BEIJING, Oct. 16 (Xinhua) -- China reported faster-than-expected growth in total social financing and continued decline in off-balance-sheet credit, evidencing progress in government efforts to tame financial risks while maintaining growth.
Latest central bank data showed that newly-added social financing, a measurement of funds that individuals and non-financial firms get from the financial system, rose by 138.3 billion yuan (about 20 billion U.S. dollars) from a year earlier to 2.27 trillion yuan in September, beating analysts forecast.
Within the social financing measure, outstanding non-standardized assets, including trust loans, entrusted loans and banker's acceptance bills, or those often considered as shadow banking activities, declined 113 billion yuan month on month in September, investment bank CICC noted.
The divergence in credit data came as regulators seek to channel funds into sectors where loans are most needed while fending off risks rising from banks' off-balance-sheet financing as well as high leverage in the property sector.
Faced by external uncertainties and a slowdown in economic growth, the country has been stepping up monetary support, especially to the cash-strained small and private enterprises, with a variety of tailored measures.
The central bank on Tuesday reduced the cash that lenders must hold as reserves for some city commercial banks, the first phase of a targeted reserve requirement ratio (RRR) cut that is expected to unleash a total of 100 billion yuan into the market.
The move followed a broad-based RRR reduction in September as well as a lower one-year loan prime rate (LPR), the new benchmark interest rate for new loan issuance since the country revamped the LPR mechanism in August.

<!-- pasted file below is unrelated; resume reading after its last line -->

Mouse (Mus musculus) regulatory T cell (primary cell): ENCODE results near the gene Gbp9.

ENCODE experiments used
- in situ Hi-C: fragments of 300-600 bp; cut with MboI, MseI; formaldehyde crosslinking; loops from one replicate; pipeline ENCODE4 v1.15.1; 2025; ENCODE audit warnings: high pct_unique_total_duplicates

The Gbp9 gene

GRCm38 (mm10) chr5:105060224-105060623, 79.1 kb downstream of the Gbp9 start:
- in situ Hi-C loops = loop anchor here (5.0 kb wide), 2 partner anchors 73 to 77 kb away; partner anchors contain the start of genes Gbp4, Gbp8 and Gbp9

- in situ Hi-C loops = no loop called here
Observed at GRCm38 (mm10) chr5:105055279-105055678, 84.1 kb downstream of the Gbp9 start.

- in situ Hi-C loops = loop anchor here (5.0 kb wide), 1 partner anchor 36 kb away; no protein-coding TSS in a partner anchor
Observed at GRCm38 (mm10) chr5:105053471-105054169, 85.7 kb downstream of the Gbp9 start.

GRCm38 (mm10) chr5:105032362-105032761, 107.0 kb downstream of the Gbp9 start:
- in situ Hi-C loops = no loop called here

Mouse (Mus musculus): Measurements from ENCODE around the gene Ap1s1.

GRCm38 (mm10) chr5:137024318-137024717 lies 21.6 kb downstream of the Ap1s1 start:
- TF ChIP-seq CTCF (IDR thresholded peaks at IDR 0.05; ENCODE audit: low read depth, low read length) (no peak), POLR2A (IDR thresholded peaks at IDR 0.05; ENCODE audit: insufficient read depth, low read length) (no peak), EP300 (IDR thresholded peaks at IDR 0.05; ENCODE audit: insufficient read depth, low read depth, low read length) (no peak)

"September money supply and total social financing data indicate that some of the short-term growth stabilization measures may be at work," said CICC in a research report.
Ruan Jianhong, head of the Statistics and Analysis Department of the central bank, said that the forecast-beating credit data in September is a combined result of robust financing demand as well as enhanced effectiveness for monetary authorities to channel funds into the real economy.
Central bank data showed that growth in outstanding medium-to-long-term loans to the infrastructure sector as well as that to the high-tech manufacturing sector picked up pace in September, while that to the service sector excluding the real estate industry also registered rapid growth.
"This round of policy stimulus is rather restrained, with tight grip on funds flowing into the property sector," said China Merchant Securities in a research note.
Growth in the outstanding loans to the property sector slowed for a 14th straight month to 15.6 percent at the end of September, while newly-added mortgage loans accounted for 24.1 percent of loans of all kinds in the first three quarters, lower than some 30 percent in the past several years, according to Zhou Xuedong, another official with the central bank.
While the one-year LPR was lowered in September to support short-term lending, the above-five-year LPR, an anchor for mortgage lending, stood unchanged at 4.85 percent, another sign that authorities are determined to rein in speculation in the property sector, analysts said.